magnolias

magnolias

Chinese Tea House.

Mount Congreve

Wisteria. There are at least fifty of them.

Mount Congreve

In my next blog post I will share more photographs of this early spring walk.

Thank you for bearing with me ‚̧

www.inesemjphotography.com Have a great week!

Till we meet again

comeraghs

It is my last post of the series, but I will return to the mountains as I always do, and share more pictures in the future.

I will probably visit the mountains in May to¬†walk through the Rhododendron Fairy Tunnel…

fairy tunnel

09-031

…and¬†revisit Glenary village.

09-188

I am also curious if the tiny spruces and larches that are hidden in the tall grass haven’t grown up already since the picture was taken in 2013.

comeraghs

To add the last touches to my photo story about Comeragh Mountains I drive along the Eastern ridge which I hope to revisit when the weather gets more summery. Late afternoon sun paints the mountains in rich, warm colors.

I park at the side of the road and enjoy the beauty of¬†Stookangarriff Ridge and Coumshingaun. At the bottom of the almost vertical cliff there hides¬†Ireland’s most beautiful lake.

I continue driving along the mountain road, and it feels like flying a small airplane.

Comeraghs

More coums, big and small …

comeraghs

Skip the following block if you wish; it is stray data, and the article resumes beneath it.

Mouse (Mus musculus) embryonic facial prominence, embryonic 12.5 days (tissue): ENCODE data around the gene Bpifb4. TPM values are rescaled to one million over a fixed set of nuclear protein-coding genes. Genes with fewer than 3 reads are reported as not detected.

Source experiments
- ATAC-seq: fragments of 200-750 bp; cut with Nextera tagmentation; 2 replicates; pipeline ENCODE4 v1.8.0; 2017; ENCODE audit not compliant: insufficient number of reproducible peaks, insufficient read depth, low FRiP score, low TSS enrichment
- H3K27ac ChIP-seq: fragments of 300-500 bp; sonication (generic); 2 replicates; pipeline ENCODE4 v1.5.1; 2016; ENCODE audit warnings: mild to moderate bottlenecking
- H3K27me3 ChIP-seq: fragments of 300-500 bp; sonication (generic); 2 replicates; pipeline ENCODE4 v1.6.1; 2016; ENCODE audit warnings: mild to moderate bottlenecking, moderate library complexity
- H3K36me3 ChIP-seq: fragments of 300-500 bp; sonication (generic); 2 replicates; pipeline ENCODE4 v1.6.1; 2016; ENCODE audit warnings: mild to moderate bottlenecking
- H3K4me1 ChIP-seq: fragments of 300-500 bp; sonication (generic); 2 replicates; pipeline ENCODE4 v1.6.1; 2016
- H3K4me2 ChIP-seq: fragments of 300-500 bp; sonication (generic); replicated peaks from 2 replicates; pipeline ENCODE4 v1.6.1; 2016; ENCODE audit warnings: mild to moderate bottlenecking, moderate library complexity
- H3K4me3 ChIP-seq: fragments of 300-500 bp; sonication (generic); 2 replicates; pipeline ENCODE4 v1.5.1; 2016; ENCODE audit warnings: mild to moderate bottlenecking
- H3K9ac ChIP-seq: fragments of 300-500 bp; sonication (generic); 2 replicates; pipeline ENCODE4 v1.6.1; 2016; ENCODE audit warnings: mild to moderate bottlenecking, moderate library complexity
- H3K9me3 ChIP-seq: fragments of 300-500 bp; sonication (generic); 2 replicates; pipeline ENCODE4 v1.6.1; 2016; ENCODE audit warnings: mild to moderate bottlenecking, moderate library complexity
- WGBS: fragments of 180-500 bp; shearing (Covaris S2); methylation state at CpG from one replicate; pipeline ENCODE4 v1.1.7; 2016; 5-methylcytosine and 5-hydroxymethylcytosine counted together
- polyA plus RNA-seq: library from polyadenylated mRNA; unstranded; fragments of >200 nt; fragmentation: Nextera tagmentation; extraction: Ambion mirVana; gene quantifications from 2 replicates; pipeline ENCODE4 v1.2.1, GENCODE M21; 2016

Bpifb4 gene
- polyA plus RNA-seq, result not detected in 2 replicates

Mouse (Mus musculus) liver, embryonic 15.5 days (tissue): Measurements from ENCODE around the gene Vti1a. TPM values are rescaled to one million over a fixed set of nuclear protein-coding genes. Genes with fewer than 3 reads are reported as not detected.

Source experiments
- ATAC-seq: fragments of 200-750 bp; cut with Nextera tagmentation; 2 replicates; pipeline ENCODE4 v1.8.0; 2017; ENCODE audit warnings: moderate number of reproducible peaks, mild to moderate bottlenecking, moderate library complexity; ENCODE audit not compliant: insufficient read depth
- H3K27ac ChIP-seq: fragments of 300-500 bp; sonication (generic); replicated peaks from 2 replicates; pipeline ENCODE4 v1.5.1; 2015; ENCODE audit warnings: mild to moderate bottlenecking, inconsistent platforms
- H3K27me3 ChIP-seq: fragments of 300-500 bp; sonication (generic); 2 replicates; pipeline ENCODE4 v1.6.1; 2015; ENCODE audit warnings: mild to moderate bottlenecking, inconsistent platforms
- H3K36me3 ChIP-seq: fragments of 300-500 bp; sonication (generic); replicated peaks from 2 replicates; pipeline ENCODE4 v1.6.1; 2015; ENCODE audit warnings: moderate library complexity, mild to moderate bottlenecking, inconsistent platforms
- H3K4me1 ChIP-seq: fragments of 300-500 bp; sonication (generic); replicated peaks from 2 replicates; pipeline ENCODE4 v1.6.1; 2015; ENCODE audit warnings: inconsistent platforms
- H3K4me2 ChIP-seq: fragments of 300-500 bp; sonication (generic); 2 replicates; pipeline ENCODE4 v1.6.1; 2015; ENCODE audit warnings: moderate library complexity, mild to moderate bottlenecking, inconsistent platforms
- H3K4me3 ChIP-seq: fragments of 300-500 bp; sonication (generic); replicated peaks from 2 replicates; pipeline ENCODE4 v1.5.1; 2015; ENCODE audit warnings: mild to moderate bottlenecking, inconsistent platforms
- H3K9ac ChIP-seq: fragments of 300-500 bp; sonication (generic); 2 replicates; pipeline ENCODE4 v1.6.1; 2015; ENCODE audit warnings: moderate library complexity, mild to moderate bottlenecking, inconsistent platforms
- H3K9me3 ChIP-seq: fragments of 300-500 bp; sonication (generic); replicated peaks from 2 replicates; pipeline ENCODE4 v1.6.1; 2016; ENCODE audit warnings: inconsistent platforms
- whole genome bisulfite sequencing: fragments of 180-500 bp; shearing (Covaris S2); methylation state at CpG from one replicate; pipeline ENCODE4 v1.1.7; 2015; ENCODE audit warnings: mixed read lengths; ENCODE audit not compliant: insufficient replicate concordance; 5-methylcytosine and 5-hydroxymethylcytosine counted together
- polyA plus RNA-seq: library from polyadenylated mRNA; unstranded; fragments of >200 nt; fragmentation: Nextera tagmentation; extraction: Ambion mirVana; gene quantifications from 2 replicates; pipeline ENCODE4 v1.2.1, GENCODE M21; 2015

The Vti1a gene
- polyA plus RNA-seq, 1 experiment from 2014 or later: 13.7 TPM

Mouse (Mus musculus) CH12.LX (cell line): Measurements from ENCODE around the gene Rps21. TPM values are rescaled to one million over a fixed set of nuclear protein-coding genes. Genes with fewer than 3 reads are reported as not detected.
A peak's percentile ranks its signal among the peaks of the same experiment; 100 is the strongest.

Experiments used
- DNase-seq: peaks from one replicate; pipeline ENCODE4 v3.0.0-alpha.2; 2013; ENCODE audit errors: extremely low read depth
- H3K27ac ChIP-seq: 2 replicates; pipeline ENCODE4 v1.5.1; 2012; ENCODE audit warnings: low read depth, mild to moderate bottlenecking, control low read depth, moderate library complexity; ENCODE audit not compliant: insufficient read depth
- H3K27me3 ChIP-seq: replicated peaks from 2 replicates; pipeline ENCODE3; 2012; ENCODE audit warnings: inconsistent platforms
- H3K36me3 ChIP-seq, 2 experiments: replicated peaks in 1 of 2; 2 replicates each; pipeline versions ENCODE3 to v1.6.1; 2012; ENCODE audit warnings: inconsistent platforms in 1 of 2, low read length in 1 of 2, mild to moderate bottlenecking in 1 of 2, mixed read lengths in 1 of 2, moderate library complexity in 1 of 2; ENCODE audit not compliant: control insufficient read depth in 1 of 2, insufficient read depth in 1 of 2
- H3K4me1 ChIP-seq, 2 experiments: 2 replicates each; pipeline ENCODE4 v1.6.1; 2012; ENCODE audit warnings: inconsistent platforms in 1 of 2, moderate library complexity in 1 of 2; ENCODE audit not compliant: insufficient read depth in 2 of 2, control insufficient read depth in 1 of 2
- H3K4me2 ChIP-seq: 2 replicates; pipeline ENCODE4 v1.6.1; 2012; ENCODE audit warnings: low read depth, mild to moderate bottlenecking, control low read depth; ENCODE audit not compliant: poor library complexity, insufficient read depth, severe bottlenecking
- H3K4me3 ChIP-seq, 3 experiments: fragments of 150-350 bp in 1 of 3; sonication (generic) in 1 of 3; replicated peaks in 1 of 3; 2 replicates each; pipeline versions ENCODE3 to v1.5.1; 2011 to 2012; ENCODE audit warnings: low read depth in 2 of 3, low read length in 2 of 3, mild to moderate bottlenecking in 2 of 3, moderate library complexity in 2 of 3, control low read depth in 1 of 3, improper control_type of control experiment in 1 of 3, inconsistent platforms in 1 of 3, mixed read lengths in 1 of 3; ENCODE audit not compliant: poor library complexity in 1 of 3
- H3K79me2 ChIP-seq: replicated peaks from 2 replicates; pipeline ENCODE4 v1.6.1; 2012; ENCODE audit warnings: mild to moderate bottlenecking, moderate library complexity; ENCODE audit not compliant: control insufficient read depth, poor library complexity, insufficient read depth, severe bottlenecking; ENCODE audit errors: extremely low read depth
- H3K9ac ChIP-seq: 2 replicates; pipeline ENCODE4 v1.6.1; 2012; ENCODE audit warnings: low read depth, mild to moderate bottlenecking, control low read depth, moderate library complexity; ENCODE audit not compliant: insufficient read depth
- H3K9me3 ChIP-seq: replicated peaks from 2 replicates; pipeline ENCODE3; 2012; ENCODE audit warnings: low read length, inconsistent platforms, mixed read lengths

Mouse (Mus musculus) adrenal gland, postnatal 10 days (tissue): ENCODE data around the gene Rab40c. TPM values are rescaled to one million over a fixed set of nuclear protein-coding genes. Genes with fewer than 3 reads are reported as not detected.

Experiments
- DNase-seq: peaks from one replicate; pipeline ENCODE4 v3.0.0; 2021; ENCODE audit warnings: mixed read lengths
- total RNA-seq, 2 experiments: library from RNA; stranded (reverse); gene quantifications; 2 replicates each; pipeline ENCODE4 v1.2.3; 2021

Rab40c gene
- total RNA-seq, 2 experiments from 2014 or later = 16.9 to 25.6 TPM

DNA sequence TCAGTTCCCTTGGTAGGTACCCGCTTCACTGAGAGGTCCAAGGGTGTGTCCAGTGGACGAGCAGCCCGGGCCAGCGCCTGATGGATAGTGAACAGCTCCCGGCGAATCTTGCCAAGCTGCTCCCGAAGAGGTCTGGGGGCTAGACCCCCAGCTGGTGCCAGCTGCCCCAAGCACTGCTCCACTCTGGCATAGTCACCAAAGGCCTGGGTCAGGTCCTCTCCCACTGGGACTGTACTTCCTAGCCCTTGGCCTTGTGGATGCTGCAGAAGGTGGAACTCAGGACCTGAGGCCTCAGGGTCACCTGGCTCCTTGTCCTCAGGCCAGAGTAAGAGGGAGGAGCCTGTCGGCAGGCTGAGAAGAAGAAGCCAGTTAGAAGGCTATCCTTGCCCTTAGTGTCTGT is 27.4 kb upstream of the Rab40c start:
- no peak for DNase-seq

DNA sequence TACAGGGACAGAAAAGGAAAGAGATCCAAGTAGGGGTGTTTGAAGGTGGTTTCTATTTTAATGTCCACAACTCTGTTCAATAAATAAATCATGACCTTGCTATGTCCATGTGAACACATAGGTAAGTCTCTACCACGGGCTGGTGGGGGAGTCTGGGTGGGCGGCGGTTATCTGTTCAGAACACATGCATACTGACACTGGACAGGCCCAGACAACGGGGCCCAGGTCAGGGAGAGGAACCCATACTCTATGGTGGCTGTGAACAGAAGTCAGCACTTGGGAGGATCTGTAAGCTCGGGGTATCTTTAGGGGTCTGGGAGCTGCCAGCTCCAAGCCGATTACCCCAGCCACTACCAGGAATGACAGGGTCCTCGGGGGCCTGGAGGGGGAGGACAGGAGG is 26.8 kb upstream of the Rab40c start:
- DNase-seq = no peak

… and sheep, always sheep, with red, blue or yellow painted bottoms.

comeraghs

The mountains are their life. Rough life.

comeraghs

To complete a full circle around the Comeraghs, I drive along the Southern part of the mountains.

Once I stuck in this place for a couple of hours, because my car refused to start. It did, eventually, and I still have no idea what happened. Must be fairies. Anyway, as I managed to start the car and hurried home, I looked in the rear view mirror and noticed something unusual in the sky. I got out of the car and could not believe my eyes: a perfect heart-shaped cloud was hanging at the edge of the hill, and another cloud that looked like a pair of angel wings, was hovering over the heart. I had already packed my camera, but managed to take it out quickly and get a couple of shots before the clouds disappeared.

This Cloud Heart is here for all of you who took your time to read¬†about my favorite mountains, and to be an active participant¬†of¬†our¬†grand hike ūüôā Thank you so much for¬†all your wonderful¬†comments and friendship! When I take more photographs to put up another Comeragh mountain blog, we will meet again. Stay fit ūüėČ

My next blog is about creatures ūüôā

inesemjphotography  Have a wonderful weekend!